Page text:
Still thinking about Brian Lowry's article in Variety about the prevalent mob mentality on the Internet, I've come up with something that has slowly helped me understand the nasty, negative vibes. I figured I'd share it here on the Internet, but I think it's better used in person.
Make no mistake, no matter how much I say that negative, anonymous comments don't really carry much editorial weight, they can sting. As someone who stands by the Bruce Campbell attitude about people who send him nice compliments in e-mail form (Someone actually took time out of his or hers day to write and send me this? Cool!), I also am struck by the negative version as well (Someone actually took time out of his or hers day to write and send me this? Whoah, this kinda sucks.).
My solution (aka, the solution that's been working for me) is this: imagine if such an ugly exchange of words were to really happen in person. Would it really be that negative? Chances are it wouldn't be as heated because we're not visualizing the conversation in our heads. Reading by ourselves, we can totally take things the wrong way from their original intention. Plus, the tone of voice is too often lost when words are written over when they are spoken. So, if someone were to rip into me because I don't like Panic! At the Disco as much as him or her, chances are good the person would not really tell me in person to commit an act of self-sodomy with a ten foot pole. If he or she did, the person probably-most-definitely would not really mean it.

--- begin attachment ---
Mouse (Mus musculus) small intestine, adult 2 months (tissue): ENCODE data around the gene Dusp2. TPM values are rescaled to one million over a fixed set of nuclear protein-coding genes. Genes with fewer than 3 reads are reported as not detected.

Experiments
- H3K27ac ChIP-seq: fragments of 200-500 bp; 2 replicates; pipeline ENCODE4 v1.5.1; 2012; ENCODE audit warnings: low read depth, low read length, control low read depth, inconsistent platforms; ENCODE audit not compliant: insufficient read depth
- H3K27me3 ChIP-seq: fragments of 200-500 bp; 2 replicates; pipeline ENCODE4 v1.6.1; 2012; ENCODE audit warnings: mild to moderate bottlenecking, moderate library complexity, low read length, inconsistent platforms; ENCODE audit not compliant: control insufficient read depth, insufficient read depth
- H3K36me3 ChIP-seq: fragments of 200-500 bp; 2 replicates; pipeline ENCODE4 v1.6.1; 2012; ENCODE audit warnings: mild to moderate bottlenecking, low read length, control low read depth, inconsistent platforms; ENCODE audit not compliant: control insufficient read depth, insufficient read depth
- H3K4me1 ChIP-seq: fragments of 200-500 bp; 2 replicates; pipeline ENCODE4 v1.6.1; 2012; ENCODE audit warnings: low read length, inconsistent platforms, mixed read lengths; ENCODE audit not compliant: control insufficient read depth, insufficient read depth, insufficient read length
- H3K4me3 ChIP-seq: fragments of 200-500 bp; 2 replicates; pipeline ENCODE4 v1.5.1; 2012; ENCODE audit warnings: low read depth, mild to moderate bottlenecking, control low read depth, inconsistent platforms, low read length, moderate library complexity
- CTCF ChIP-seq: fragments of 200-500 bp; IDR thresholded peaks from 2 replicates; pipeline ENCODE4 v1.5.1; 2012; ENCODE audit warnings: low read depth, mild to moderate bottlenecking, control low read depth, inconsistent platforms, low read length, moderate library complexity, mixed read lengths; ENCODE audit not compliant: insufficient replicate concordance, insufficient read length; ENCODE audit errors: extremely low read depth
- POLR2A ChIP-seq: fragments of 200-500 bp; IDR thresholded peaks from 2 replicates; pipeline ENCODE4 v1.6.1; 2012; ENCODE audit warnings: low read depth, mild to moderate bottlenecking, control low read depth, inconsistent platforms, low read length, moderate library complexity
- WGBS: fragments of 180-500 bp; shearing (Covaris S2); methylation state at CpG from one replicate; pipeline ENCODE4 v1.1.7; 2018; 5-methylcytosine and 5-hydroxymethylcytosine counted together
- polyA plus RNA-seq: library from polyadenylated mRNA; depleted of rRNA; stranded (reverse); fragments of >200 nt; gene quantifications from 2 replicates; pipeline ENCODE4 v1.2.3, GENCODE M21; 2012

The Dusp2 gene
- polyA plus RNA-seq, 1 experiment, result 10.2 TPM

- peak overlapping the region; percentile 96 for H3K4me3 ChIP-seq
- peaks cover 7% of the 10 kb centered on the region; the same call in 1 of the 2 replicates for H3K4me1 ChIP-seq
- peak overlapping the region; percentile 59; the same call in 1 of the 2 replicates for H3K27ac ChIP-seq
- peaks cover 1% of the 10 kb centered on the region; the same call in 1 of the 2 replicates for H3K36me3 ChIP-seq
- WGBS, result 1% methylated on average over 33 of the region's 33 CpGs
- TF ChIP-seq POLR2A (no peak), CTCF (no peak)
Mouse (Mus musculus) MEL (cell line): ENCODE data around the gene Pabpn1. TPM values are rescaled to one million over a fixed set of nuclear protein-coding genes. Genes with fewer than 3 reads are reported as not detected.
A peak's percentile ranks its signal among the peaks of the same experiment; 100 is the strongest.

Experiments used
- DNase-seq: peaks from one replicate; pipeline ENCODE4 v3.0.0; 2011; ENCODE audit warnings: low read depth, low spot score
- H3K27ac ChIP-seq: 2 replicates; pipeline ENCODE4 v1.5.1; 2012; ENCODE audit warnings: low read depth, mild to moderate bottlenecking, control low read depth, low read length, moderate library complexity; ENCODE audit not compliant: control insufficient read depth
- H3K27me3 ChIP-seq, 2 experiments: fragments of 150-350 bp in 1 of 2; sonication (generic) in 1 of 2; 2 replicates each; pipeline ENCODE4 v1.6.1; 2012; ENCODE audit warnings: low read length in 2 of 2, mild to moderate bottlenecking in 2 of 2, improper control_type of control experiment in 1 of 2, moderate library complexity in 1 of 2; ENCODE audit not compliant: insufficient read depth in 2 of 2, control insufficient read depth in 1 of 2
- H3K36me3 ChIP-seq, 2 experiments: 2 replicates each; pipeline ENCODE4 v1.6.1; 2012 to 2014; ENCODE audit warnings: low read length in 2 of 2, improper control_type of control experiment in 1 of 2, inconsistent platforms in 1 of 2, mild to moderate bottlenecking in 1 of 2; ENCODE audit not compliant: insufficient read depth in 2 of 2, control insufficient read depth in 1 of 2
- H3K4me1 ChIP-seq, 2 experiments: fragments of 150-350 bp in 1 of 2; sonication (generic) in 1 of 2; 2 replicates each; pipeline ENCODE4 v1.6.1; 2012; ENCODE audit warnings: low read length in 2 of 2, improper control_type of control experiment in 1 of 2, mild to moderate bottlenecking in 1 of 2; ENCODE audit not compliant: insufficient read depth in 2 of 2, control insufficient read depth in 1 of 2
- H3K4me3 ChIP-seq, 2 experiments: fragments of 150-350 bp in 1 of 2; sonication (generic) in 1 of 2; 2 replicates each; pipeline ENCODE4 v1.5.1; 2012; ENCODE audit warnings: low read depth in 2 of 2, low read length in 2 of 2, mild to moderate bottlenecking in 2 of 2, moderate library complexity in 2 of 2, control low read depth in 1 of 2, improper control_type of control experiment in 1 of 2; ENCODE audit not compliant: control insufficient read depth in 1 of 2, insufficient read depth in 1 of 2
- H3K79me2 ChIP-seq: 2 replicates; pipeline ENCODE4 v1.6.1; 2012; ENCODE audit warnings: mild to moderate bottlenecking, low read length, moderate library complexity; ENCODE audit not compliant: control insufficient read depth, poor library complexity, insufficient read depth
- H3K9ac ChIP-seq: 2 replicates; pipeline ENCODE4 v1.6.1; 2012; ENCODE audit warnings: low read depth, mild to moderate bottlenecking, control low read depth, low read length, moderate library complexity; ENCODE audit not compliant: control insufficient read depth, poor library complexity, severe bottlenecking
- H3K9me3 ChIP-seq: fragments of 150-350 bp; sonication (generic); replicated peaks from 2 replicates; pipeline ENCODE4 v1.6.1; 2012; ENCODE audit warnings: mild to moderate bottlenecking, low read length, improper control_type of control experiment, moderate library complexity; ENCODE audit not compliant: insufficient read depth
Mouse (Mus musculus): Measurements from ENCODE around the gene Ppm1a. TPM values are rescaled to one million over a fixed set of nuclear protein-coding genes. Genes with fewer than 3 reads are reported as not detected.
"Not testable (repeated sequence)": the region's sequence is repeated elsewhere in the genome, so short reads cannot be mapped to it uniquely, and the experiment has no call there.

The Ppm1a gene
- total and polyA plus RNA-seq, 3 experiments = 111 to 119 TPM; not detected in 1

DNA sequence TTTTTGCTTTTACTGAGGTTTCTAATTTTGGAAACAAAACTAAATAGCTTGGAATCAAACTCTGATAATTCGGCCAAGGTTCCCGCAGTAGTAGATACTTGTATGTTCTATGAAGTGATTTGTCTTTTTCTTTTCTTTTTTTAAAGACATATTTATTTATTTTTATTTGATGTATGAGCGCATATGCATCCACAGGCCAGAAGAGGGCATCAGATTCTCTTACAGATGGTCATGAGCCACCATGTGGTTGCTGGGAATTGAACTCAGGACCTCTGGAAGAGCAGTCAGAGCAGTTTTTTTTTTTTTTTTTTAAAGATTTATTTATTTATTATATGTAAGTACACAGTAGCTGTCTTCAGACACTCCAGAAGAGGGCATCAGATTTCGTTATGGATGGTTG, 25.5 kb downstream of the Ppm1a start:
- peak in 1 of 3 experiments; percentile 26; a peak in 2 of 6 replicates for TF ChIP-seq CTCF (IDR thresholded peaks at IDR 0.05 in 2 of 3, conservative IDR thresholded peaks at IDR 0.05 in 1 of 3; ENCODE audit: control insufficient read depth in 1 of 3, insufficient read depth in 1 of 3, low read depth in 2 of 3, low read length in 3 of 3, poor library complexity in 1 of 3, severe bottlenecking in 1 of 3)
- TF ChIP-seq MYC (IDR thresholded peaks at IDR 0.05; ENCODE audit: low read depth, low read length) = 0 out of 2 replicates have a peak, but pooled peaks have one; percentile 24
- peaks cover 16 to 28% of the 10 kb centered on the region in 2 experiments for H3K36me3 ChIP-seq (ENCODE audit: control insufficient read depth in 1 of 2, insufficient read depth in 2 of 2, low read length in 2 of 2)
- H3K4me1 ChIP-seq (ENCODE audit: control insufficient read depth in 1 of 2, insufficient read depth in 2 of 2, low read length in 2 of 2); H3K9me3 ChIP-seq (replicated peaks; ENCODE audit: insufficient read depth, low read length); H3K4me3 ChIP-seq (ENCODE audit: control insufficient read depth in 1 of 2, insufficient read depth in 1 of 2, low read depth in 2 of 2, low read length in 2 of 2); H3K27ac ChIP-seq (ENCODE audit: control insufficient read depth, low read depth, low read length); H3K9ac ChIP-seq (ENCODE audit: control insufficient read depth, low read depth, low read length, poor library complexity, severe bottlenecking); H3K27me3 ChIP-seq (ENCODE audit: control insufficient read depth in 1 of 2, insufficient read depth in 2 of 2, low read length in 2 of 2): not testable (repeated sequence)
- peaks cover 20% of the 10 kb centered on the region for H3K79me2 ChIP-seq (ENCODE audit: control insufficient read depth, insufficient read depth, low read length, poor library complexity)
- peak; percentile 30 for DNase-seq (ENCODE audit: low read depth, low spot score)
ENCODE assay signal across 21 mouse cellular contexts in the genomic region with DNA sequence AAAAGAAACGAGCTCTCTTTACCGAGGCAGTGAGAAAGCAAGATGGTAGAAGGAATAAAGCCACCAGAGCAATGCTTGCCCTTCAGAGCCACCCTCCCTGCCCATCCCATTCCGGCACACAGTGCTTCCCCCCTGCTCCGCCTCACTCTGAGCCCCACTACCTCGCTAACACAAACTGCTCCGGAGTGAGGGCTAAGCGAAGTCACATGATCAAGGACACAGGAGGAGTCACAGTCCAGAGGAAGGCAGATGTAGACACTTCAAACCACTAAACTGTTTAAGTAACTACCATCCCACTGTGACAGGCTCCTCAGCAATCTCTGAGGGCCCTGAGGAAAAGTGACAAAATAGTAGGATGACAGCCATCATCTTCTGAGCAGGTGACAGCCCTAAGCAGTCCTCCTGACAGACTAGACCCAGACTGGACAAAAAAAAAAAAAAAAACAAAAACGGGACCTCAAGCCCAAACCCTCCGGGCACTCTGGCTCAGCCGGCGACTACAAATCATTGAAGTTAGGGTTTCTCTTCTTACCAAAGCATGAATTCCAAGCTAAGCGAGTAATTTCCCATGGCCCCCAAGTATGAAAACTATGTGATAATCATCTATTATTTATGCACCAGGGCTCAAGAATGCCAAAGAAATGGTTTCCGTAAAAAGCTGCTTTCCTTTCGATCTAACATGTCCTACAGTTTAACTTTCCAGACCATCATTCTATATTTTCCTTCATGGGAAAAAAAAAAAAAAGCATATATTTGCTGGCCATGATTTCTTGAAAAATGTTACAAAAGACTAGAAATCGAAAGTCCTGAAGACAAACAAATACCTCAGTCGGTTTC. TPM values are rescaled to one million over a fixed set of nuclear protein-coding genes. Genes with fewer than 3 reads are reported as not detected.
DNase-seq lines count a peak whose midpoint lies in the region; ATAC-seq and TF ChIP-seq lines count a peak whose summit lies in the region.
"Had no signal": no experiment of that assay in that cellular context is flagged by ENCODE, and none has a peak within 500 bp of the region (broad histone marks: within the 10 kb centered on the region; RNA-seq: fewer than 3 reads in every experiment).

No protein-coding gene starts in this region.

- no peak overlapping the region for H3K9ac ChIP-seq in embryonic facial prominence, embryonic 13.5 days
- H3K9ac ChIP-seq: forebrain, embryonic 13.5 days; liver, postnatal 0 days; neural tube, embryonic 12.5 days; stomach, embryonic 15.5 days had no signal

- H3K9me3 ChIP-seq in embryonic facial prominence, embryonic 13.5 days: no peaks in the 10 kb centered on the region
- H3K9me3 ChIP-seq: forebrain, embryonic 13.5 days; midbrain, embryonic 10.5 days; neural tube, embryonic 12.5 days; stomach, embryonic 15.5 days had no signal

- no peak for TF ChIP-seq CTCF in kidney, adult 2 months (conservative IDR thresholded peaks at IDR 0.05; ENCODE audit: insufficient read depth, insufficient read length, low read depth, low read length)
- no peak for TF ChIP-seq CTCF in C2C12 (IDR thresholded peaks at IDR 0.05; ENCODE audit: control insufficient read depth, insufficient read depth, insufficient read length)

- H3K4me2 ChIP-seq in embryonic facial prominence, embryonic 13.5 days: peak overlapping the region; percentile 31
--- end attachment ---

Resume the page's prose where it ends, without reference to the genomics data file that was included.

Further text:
Still, people find refuge in spilling their misery into rips, taunts and terse lectures on the Internet. It's the kind of stuff that people tend to downplay in later years, almost always shrugging it off as underlying anger about stuff that had nothing really to do with the conversation itself or the person. Well, I wish I could take refuge in remembering all this right when I read my e-mail, but it's an ongoing process.